“Simon, Simon, behold, Satan demanded to have you, that he might sift you like wheat, but I have prayed for you that your faith may not fail. And when you have turned again, strengthen your brothers.” (Luke 22:31–32)

What about the other ten apostles (not counting Judas)?

Satan was going to sift them too. Did Jesus pray for them?

Yes, he did. But he did not ask the Father to guard their faith in the very same way he guarded Peter’s.

God broke the back of Peter’s pride and self-reliance that night in the agony of Satan’s sieve. But he did not let him go. He turned him around and forgave him and restored him and strengthened his faith. And now it was Peter’s mission to strengthen the other ten.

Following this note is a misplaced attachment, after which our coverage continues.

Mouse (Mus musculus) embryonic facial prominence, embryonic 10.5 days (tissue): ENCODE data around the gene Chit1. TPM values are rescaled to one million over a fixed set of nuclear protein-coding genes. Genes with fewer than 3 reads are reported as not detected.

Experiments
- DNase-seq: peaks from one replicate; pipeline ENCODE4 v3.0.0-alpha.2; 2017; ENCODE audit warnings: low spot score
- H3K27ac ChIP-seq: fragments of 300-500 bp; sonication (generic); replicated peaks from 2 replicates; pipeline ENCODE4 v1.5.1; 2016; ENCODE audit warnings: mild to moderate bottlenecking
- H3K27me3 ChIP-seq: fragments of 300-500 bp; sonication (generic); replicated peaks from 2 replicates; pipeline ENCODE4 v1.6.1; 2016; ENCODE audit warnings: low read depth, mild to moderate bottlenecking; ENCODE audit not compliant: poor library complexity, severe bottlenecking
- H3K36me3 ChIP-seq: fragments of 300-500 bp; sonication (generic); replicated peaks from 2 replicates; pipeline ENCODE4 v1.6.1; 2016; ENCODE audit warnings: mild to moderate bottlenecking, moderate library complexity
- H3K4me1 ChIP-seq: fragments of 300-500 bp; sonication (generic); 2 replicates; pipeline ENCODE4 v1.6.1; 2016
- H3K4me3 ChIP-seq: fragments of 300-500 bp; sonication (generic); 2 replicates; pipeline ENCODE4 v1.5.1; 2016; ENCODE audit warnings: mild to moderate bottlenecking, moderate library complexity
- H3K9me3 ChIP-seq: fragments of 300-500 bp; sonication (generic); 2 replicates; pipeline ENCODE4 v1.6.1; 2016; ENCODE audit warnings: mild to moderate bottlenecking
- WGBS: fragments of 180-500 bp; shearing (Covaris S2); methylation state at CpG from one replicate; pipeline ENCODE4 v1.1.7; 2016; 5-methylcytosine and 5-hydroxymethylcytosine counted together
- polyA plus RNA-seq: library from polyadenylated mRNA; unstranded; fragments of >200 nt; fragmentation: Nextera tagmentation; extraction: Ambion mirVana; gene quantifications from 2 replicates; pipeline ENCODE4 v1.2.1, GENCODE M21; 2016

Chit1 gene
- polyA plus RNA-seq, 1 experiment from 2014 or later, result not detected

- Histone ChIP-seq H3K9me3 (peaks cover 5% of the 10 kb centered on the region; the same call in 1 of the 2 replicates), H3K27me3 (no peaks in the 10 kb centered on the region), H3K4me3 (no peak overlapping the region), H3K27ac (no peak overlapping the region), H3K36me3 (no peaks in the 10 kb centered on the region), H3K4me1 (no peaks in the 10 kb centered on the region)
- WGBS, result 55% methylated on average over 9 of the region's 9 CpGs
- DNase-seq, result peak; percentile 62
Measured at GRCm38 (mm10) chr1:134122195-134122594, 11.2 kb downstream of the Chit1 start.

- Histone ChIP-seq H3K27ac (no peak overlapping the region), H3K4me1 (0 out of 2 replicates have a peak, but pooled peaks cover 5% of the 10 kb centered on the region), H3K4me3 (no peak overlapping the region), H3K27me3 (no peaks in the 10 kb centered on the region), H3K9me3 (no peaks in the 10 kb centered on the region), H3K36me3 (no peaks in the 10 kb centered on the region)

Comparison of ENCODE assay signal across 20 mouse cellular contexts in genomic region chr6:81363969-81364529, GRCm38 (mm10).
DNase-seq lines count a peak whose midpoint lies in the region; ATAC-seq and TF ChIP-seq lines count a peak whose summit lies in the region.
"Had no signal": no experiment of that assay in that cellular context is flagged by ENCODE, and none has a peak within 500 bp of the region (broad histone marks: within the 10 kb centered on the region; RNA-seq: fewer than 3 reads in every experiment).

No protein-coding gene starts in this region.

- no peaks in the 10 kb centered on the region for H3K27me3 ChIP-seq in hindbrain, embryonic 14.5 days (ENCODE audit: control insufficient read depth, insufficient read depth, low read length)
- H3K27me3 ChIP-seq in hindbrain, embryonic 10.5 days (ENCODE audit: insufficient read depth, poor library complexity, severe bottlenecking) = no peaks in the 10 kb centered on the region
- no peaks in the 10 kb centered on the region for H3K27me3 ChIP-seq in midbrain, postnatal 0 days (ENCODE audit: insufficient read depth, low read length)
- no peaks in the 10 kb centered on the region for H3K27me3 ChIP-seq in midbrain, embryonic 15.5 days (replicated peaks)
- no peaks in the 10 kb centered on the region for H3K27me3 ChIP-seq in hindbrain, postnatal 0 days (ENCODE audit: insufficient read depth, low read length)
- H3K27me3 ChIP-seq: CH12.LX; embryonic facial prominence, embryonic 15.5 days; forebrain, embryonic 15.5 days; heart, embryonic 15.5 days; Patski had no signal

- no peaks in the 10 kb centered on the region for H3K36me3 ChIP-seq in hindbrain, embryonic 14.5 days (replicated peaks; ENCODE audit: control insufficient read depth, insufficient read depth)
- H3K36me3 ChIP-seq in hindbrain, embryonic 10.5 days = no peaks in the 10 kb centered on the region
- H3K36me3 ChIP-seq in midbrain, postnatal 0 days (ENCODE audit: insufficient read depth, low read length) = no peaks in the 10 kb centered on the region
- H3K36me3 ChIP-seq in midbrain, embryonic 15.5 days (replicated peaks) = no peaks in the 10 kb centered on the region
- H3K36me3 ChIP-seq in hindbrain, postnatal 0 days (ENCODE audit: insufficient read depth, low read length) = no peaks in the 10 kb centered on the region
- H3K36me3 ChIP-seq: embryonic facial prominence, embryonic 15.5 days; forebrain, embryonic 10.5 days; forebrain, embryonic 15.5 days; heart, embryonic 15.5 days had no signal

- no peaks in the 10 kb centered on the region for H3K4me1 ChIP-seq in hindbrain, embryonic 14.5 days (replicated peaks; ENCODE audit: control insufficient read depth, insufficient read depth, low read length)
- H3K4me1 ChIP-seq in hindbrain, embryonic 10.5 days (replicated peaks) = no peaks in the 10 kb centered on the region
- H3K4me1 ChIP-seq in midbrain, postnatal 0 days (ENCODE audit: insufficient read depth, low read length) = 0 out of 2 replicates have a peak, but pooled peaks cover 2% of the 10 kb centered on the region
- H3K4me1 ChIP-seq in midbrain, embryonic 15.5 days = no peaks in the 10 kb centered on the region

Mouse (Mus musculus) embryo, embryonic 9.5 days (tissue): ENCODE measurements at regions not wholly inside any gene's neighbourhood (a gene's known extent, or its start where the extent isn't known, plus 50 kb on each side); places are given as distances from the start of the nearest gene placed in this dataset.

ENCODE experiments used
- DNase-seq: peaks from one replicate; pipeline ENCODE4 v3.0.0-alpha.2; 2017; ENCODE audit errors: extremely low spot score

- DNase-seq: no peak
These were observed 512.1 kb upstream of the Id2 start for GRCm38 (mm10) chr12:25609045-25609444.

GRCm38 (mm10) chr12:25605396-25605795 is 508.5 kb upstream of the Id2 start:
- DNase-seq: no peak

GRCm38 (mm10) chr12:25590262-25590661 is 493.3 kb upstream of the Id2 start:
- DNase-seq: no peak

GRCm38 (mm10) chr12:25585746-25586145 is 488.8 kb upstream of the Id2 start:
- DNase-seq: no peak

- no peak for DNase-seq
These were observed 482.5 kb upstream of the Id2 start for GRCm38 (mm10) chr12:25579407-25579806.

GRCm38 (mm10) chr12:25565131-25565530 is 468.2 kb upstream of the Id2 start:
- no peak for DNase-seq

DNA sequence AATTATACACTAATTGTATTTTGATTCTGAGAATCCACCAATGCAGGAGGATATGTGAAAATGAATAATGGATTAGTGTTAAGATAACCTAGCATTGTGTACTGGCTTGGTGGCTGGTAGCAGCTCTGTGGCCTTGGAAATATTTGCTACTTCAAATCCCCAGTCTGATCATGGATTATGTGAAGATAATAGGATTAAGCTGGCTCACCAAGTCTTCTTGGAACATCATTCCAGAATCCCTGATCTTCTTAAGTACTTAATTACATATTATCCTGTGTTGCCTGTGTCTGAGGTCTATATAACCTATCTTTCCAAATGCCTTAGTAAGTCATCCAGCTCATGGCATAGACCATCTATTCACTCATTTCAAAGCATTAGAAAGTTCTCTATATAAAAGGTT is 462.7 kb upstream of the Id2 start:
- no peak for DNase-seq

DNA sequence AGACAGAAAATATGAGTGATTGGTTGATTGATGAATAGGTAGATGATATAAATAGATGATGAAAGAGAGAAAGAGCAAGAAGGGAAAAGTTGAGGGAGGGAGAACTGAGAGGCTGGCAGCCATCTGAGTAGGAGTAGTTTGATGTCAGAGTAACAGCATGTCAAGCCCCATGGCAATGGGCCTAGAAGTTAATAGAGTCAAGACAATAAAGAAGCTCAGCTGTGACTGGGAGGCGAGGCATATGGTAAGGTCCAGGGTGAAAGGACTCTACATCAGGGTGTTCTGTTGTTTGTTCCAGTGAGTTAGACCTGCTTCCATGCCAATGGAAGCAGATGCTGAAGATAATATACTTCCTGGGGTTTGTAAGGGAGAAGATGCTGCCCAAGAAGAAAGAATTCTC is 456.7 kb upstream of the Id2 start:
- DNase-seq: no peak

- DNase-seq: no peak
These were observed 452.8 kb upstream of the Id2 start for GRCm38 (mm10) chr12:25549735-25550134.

Jesus provided for the ten by providing for Peter. The strengthened becomes the strengthener.

There is a great lesson here for us. Sometimes God will deal with you directly, strengthening your faith alone in the wee hours of the morning. But most of the time (we might say ten-elevenths of the time) God strengthens our faith through another person.

God sends us some Simon Peter who brings just the word of grace we need to keep on in the faith: some testimony about how “weeping may tarry for the night, but joy comes with the morning” (Psalm 30:5).

Eternal security is a community project. Whenever God encourages your heart with the promise that in Satan’s sifting your faith will not fail, then take that encouragement and double your joy by using it to strengthen your brothers and sisters.

What Binds the Hands of Love